The desire for a good meal is a near universal fact of human existence. Yet precisely what makes a meal “good” is highly dependent on personal preferences, cultural traditions, and the particular circumstances surrounding the search for a satisfying dining experience. The quality of the food being eaten might not even be the number one criteria in making a diner find a meal enjoyable, although it would be the main driving force in choosing what to eat and why. Certainly, the environment plays a large part in creating feelings of satisfaction during a meal, as no one has ever enjoyed a meal in a mood of anxiety and stress or in a setting which was uncomfortable. Even the most basic meals are enhanced when they are served by beloved family members in a festive setting. Christmas and Thanksgiving dinners are always well remembered, even when the turkey and dressing are premade, reheated items. The principle of dining environment also extends to eating out, as a restaurant can serve mediocre food in a pleasant environment with tremendous service and do quite well for itself. Of course, the restaurant with remarkable service in an enjoyable setting that also has high quality food will beat everything. Well flavored and perfectly cooked food hits the basic pleasure centers of the brain in a straightforward way, and any good tasting food will make a person much happier and satisfied. If it comes from a roadside shack, a family diner, or a three star Michelin restaurant can make no difference to the tastebuds. The overall atmosphere and experience is what makes good food into a great meal, and what causes this transformation depends on the background of the individual doing the eating. A person born and raised in Alabama who grew up regularly going to a shack serving excellent barbecue in its back yard will consider this the ideal dining experience. A native Osakan who once a week went to a ramen shop will find slurping noodles to be impossible to surpass as a meal. Meanwhile, a native Lyonnais will desire the finest gastronomic creations served in the fanciest restaurants to be the only acceptable good dining experience. The beauty of human interaction with food is that it is both one of the most elementary and universal experiences of the human condition, while also being absolutely particular to an individual’s culture, experience, and desires.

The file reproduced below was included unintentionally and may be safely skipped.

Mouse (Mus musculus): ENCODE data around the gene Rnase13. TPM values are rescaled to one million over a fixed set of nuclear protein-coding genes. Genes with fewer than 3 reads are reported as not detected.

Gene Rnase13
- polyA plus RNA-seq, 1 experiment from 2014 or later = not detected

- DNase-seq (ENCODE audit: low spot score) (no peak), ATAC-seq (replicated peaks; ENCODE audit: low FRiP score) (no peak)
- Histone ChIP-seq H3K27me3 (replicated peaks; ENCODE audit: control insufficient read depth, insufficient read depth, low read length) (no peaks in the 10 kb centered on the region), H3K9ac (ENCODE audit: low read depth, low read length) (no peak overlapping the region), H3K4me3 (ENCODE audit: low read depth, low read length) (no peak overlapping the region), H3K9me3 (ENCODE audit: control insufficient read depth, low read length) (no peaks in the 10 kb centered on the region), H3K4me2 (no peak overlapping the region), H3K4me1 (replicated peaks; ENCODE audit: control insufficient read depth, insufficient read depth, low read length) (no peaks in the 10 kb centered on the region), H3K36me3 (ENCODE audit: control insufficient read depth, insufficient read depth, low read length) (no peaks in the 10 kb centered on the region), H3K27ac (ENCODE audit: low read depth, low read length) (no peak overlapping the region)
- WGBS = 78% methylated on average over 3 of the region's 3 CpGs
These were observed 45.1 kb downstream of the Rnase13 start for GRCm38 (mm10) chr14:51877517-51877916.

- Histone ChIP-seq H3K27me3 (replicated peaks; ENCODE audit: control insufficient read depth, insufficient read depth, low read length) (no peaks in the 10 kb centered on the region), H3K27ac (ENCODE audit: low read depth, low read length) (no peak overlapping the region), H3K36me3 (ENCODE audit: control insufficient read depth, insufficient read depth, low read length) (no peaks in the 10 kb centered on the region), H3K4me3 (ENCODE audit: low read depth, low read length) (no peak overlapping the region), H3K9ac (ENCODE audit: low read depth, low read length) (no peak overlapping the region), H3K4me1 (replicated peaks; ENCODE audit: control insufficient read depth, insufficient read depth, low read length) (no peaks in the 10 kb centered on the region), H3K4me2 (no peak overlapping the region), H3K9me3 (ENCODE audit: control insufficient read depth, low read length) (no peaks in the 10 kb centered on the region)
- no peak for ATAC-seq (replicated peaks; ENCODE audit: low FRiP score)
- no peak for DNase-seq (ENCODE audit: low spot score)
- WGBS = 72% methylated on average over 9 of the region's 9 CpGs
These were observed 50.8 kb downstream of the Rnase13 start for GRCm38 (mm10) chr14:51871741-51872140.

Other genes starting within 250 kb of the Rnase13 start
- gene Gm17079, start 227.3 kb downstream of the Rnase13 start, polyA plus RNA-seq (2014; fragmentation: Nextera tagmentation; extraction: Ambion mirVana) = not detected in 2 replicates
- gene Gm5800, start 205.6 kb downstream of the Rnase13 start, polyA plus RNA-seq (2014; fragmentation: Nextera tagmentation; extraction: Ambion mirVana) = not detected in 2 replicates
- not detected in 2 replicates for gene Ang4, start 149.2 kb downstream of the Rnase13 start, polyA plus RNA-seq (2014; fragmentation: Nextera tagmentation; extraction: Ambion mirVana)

Based on the information in the passage, which of the following statements cannot be true?

Possible Answers:

Many people fondly remember Thanksgiving and Christmas meals as some of their favorite dining experiences.